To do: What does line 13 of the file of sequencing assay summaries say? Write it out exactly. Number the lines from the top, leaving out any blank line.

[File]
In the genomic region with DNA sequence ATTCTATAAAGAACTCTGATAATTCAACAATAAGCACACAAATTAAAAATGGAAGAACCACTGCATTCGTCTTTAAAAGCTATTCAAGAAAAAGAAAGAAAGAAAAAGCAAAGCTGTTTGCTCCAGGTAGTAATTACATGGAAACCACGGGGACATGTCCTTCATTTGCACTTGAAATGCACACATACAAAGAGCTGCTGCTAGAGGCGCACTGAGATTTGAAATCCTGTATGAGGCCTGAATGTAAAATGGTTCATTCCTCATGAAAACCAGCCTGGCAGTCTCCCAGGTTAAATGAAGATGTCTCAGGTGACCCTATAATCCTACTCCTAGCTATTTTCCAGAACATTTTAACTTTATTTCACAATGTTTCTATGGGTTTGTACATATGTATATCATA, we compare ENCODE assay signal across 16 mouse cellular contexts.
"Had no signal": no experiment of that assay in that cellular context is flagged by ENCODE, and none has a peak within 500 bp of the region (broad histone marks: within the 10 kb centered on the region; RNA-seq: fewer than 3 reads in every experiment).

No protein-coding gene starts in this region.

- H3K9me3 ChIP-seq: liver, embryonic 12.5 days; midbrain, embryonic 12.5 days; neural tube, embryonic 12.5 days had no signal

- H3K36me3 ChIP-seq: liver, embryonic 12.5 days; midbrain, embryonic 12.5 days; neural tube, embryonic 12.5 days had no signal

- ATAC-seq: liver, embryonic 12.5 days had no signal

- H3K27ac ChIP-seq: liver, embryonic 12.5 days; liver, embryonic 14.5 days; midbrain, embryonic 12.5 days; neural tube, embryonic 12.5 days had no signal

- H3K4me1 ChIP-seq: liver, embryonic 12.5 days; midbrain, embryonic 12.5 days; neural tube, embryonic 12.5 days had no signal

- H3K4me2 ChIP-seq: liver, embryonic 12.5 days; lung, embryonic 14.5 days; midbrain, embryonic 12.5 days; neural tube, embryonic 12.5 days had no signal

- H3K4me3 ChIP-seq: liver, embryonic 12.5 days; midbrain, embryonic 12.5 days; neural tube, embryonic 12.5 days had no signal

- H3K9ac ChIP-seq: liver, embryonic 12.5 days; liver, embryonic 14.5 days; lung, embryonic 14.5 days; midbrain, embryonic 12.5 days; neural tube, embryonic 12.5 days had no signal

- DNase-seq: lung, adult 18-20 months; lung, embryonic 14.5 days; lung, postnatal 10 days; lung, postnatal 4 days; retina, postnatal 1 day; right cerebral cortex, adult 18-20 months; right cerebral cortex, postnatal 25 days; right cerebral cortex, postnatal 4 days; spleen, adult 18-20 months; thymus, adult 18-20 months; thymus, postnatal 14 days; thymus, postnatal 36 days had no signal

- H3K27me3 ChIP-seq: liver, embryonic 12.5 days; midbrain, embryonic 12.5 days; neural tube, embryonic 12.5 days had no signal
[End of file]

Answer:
- H3K27me3 ChIP-seq: liver, embryonic 12.5 days; midbrain, embryonic 12.5 days; neural tube, embryonic 12.5 days had no signal